Re: Noahic Covenant

From: gordon brown (
Date: Wed Jul 24 2002 - 17:49:56 EDT

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    On Wed, 24 Jul 2002, Vernon Jenkins wrote:

    > Gordon,
    > As I have pointed out recently in connection with the giving of the
    >rainbow, I
    > believe the biblical data suggests the Antediluvian world to have been quite
    > different from the one we know. The longevities of those named in
    >the line from Adam
    > to Noah surely suggest that. But, regarding what was going on under
    >the water at the
    > time of the Flood - and beyond - you must know I was not speaking
    >of the dissolution
    > of the entire crust of the earth. One can imagine that some areas
    >would remain
    > relatively unscathed - apart from the head of water above.
    > You may be interested to know the result of my internet search on
    >the topic "trees
    > tolerance to flooding". Here is an extract from Table 1 of
    > It
    >deals with the
    > relative tolerance of trees and shrubs to flooding during the
    >growing season, Lower
    > Mississippi Valley and Missouri River Divisions. (source: Whitlow
    >and Harris 1979):
    > Fraximus pennsylvanica (a variety of ash) - very tolerant: able to
    >survive deep,
    > prolonged flooding for more than 1 year.
    > We further read at http:/ that
    >the olive tree
    > is a member of a plant family that includes the ash...


    My questions to you were based on the assumption that you accepted the ICR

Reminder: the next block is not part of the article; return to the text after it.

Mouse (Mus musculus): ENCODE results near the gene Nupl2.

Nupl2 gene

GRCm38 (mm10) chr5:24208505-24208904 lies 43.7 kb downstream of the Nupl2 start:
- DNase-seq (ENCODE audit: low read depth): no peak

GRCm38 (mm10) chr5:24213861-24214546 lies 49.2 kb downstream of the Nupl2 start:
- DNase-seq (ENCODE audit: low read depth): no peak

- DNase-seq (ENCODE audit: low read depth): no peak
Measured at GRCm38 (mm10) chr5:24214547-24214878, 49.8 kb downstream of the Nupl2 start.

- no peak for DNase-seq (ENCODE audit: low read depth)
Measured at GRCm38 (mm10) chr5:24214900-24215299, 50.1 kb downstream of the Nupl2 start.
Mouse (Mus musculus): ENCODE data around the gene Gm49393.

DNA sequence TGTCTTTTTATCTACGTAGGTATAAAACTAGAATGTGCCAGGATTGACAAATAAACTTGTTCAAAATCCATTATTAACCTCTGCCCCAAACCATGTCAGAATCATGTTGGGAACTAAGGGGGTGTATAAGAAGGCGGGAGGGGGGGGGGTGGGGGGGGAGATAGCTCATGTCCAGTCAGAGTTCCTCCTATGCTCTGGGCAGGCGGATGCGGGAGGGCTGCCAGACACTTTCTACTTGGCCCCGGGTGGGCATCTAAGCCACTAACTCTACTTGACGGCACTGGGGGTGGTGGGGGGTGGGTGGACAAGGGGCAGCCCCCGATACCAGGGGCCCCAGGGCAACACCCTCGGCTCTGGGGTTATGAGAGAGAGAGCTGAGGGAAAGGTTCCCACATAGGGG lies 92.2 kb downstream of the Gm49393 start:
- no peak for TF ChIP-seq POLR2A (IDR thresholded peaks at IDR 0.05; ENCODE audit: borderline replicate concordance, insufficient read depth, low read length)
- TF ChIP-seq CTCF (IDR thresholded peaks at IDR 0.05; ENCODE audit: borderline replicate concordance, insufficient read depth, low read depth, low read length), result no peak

version of the Flood since that was what your description sounded like. In
    that version mountains were erased, and plant and animal life were deeply
    buried, giving the explanation for virtually all the sedimentary rock and
    fossils on earth today. The geology of the Mesopotamian region shows
    that it would have to be included. Then the question is not whether olive
    trees can survive inundation but rather whether in such a scenario the
    tree could avoid burial.

    > What you have to say concerning the Tigris and Euphrates rivers
    >indicates that your
    > thinking is in "Post-diluvian" mode. I believe the originals were
    >obliterated by the
    > global flood, re-established following the flood, and given the
    >same names by Noah.

    If I correctly remember what I have read, the Mesopotamian region is
    covered by sediments that are miles thick. Thus if the ICR flood geology
    scenario were correct, the rivers before and after the Flood could not be
    considered the same rivers even if they had the same names, but Genesis
    seems to say that they are the same. The Euphrates is an extremely
    important river in the Bible, and it would seem very strange if its first
    mention actually meant something else.

    Gordon Brown
    Department of Mathematics
    University of Colorado
    Boulder, CO 80309-0395

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